Rocky road for new Russian constitution


By Renfrey Clarke

MOSCOW — Boris Yeltsin's campaign to concentrate near-absolute power in his own hands as president is to reach an important landmark on July 12. The Constitutional Assembly which Yeltsin summoned in order to legitimise his moves will then hold what is planned to be its final session.

Structured to provide a dependable majority for the president, the assembly is expected to do his bidding by adopting a draft for a new Russian constitution.

On June 24 a reconciling commission of 43 presidential nominees released its definitive version of the draft after considering proposed amendments from the assembly's five working groups. This version was then discussed by a plenary meeting of more than 600 assembly delegates on June 26.

It is most unlikely, however, that adoption of the draft will allow Yeltsin to proceed quickly and forcefully to set up his projected "strong executive regime". At the end of June, indispensable support from leaders of the Russian Federation's regional governments was clearly lacking.

Also, there is a serious possibility that lengthy delays in winning approval of the draft will now permit Yeltsin's opponents to regain the overall tactical advantage, which they appeared to lose during May and June.

Opening on June 5, at a time when the memory of Yeltsin's majority of votes cast in the April 25 referendum was still fresh, the Constitutional Assembly was aimed at preserving the momentum of the president's campaign and at creating the illusion of broad support for the changes he was demanding. Strenuous efforts were made to ensure that the gathering came up with the decisions required — and fast.

The assembly was not elected, but consisted of: regional and local leaders, many of them direct presidential appointees; representatives of the parliament and government; representatives of various social sectors which, in the president's view, deserved to be consulted.

The assembly's working sessions were chaired by close Yeltsin supporters, according to rules decided by the presidential apparatus.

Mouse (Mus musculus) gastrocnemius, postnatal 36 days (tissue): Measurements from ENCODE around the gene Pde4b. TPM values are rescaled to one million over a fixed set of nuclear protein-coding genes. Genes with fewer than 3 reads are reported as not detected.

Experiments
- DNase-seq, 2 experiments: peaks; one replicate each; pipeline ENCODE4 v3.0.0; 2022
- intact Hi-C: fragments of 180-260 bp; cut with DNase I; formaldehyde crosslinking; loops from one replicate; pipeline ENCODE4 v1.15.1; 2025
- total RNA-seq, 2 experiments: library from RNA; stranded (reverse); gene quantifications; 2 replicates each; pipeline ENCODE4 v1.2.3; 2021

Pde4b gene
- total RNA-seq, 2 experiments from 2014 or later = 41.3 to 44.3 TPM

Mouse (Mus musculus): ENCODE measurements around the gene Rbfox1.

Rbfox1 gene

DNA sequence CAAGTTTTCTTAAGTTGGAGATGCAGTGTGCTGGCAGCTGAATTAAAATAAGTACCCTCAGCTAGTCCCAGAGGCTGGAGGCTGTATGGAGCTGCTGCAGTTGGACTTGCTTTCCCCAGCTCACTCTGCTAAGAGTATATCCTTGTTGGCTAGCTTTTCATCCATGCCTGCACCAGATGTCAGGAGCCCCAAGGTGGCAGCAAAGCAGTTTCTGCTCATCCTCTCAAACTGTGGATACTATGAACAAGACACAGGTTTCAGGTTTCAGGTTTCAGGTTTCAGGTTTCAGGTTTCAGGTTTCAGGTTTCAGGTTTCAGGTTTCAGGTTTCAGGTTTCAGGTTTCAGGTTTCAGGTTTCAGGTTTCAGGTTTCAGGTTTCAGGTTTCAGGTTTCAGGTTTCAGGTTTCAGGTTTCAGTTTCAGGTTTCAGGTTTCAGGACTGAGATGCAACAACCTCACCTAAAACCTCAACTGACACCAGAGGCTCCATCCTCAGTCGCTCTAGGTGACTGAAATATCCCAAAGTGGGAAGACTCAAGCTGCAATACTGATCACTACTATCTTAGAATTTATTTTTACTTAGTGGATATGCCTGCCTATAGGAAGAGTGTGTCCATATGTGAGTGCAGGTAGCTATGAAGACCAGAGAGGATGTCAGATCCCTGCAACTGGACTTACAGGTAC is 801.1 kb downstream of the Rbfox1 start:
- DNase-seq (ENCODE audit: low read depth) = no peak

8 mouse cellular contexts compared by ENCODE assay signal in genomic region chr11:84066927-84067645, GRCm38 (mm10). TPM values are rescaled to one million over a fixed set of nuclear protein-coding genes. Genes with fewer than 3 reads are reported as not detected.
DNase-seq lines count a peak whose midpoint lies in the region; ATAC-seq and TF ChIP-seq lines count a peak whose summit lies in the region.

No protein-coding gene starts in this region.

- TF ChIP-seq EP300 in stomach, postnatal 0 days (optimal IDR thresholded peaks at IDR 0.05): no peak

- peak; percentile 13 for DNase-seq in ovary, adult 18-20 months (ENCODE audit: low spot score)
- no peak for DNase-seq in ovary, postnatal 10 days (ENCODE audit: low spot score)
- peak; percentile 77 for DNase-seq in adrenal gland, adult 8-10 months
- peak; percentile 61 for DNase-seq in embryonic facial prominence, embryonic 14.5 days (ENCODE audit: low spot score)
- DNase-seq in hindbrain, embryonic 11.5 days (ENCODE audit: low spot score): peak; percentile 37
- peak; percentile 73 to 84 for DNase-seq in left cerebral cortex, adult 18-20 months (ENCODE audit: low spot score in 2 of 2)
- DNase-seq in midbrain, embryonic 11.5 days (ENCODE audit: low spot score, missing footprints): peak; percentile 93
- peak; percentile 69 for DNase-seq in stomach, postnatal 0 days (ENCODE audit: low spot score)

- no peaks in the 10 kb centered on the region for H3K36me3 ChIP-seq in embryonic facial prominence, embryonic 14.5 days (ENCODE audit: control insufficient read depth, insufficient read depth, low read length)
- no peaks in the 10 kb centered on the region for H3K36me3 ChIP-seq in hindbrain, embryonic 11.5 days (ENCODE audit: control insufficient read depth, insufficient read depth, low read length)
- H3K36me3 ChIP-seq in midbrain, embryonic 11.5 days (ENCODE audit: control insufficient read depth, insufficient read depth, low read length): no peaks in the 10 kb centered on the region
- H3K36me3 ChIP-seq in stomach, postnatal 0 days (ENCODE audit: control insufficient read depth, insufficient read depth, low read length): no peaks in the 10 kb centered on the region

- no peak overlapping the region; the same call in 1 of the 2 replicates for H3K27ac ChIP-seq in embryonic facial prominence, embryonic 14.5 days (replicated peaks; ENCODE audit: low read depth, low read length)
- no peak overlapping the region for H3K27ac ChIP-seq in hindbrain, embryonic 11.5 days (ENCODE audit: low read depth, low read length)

Everything was supposed to be wound up, and the draft approved, by June 16.

In important respects, these tactics were successful. Yeltsin supporters managed to stop debate focusing closely on the draft's anti-democratic provisions, even though well-known intellectuals had published bitter criticisms of these aspects of the document.

Where working groups of the assembly raised inconvenient issues, le to be filtered out by the reconciling commission. On June 24, members of a working group made up of representatives of political parties and social movements protested angrily when they found that their amendments on the rights of labour unions had been excluded.

Regional suspicions

However, the president's supporters could not deal so brusquely with the representatives of Russia's 20 ethnic republics and 68 provinces, districts and autonomous areas. Many of these regional leaders speak for substantial economic and governmental machines, and enjoy solid support from electorates suspicious of Moscow and Yeltsin.

Mere partial support from the regions is not enough. Yeltsin's plans for forcing his new constitution through the existing hostile legislature — or if necessary, overthrowing the present constitution and the parliament — rested originally on gaining a favourable vote in the April 25 referendum, and on backing this up with endorsements from most regional executive heads and legislative leaders.

The combination of popular support and backing from the "subjects of the federation" would allow him to intimidate his opponents and claim legitimacy for his actions.

Yeltsin's support in the referendum — 37.5% of eligible voters — was at best ambiguous. Support from the regions thus became more critical than ever. However, the regional elites have no reason to want a highly centralised, authoritarian regime in Moscow.